Alumni

#TogethernessThursdays blog post - Pareemala Mauree

Today's #TogethernessThursdays blog post features alumna Pareemala Mauree (Comparative and International Dispute Resolution LLM, 2019) and her plight to raise awareness of how the Covid-19 pandemic and recent ecological disasters are threatening her home country of Mauritius. 

Published:
news image

As a former LLM student of Queen Mary University, I would like to raise awareness on the worst ecological disaster which my country, Mauritius is facing in its history. After we were badly struck by the Covid-19 pandemic this year with dire economic consequences to our tourism industry, on July 25, 2020, we were to witness yet another even more dramatic tragedy in our territorial waters.

The ship, MV Wakashio, operated by Mitsui OSK Lines, a Japanese company, struck the reef at Pointe D’Esny on Mauritius’ South East coast on July 25. For unknown reasons, the vessel deviated from its normal route bringing it unusually close to the South East coast of the island. The vessel contained some 200 tonnes of diesel and some 3800 tonnes of bunker fuel. After staying grounded on the coral reef for some 12 days in unfavourable climatic conditions, on August 6, the ship sustained cracks causing oil leakage. At least 1,000 tonnes of oil is estimated to have leaked from the ship onto the waters surrounding Mauritius since then.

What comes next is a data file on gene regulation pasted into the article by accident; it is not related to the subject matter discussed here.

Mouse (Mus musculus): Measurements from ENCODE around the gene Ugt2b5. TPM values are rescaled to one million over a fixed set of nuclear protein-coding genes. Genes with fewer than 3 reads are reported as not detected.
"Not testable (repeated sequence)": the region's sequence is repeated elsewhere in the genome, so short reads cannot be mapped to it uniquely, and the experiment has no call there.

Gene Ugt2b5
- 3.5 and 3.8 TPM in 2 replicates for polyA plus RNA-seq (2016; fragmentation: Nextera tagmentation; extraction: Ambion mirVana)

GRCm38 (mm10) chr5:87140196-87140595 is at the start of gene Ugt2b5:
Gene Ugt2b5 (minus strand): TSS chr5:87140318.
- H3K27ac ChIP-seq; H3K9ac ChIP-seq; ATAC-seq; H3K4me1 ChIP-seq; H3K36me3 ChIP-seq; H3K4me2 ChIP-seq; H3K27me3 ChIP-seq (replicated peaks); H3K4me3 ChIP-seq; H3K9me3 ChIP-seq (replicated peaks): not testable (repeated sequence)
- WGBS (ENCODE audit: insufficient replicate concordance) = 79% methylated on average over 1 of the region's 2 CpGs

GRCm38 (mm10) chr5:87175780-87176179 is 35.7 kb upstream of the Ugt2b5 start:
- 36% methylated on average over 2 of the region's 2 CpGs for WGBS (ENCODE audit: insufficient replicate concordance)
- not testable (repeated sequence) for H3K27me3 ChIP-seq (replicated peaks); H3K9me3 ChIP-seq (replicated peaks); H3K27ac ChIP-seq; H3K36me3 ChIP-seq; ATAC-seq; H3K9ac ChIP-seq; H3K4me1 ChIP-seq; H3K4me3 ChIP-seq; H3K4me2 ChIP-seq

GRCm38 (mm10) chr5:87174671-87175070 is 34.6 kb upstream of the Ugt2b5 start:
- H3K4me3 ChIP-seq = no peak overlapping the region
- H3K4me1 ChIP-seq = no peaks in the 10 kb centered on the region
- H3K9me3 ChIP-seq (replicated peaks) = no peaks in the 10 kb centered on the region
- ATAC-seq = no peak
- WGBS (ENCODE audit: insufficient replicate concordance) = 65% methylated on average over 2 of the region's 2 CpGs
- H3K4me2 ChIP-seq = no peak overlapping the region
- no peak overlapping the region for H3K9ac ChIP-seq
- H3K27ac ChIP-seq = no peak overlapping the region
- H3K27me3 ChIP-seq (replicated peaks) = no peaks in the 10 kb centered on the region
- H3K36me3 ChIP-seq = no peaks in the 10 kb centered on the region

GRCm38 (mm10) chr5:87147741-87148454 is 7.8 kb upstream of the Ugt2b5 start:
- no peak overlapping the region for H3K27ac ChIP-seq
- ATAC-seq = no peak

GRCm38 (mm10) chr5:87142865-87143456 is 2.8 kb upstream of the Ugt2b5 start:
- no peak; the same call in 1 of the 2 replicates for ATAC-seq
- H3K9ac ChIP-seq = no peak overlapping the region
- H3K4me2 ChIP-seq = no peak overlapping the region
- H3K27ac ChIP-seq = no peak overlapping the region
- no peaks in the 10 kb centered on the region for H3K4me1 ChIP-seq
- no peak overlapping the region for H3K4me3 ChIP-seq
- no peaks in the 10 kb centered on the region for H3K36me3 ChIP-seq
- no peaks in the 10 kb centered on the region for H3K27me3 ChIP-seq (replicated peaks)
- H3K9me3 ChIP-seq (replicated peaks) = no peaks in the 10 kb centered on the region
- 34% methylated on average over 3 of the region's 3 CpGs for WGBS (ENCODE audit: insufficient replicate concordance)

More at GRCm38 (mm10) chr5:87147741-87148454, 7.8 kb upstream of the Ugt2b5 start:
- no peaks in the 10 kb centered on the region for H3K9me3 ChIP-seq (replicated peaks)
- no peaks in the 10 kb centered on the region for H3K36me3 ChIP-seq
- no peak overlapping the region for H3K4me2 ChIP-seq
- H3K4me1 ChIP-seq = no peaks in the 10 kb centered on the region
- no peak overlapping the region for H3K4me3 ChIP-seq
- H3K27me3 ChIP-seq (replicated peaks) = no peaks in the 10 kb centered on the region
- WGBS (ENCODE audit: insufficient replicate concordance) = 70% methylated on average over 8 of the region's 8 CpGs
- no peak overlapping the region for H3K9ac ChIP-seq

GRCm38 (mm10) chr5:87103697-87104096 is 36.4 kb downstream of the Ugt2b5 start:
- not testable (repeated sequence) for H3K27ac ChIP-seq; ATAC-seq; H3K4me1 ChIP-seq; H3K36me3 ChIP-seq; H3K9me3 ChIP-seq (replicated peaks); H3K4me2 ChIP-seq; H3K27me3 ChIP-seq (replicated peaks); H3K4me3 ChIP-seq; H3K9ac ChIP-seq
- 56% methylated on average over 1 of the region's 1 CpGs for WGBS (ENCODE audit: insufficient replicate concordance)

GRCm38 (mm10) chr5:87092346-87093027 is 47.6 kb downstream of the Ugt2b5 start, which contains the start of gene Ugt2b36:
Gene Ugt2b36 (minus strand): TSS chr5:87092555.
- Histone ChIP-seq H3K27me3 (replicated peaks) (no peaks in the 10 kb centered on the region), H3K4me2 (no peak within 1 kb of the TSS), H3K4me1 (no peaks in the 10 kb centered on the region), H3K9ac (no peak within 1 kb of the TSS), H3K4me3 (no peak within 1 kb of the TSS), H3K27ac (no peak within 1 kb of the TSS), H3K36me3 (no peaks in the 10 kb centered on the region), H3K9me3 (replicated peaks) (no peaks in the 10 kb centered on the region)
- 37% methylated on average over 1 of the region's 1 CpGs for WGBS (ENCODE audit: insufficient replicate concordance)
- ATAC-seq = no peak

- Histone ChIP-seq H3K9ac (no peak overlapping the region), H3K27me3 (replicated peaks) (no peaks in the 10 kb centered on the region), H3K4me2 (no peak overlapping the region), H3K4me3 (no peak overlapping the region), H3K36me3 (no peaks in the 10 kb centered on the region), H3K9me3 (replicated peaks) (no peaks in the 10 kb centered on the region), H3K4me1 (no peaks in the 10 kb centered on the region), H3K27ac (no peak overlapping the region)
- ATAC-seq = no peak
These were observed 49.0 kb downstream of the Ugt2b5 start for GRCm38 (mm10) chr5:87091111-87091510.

On August 7, 2020, Mauritius declared a state of “environmental emergency”. It also appealed for foreign help to secure the ship and its fuel as well as clear the ocean. Several places close to the shore were declared restricted areas in order to clear up the pollution. With the presence of fuel in many places close to the shore, many fish and other aquatic life have died in the oil leakage. Schools close to the shore have had to close down temporarily as it is a major health hazard. Fishermen are out of work. Hotels found close to the shore are also affected. Mauritius, a popular touristic destination, famous for its pristine beaches is heavily reliant on the tourism industry. Last year the tourism industry contributed 63 billion Mauritius rupees (1.2 billion pounds) to the economy.

The ship has been stuck close to the Blue Bay Marine Park, a wetland of international importance, Iles aux Aigrettes, and the Ramsar sites. Wildlife workers and volunteers moved dozens of baby tortoises and rare plants from an island near the spill, Ile aux Aigrettes, to the mainland as fears grew that worsening weather could tear the ship apart along its cracked hull.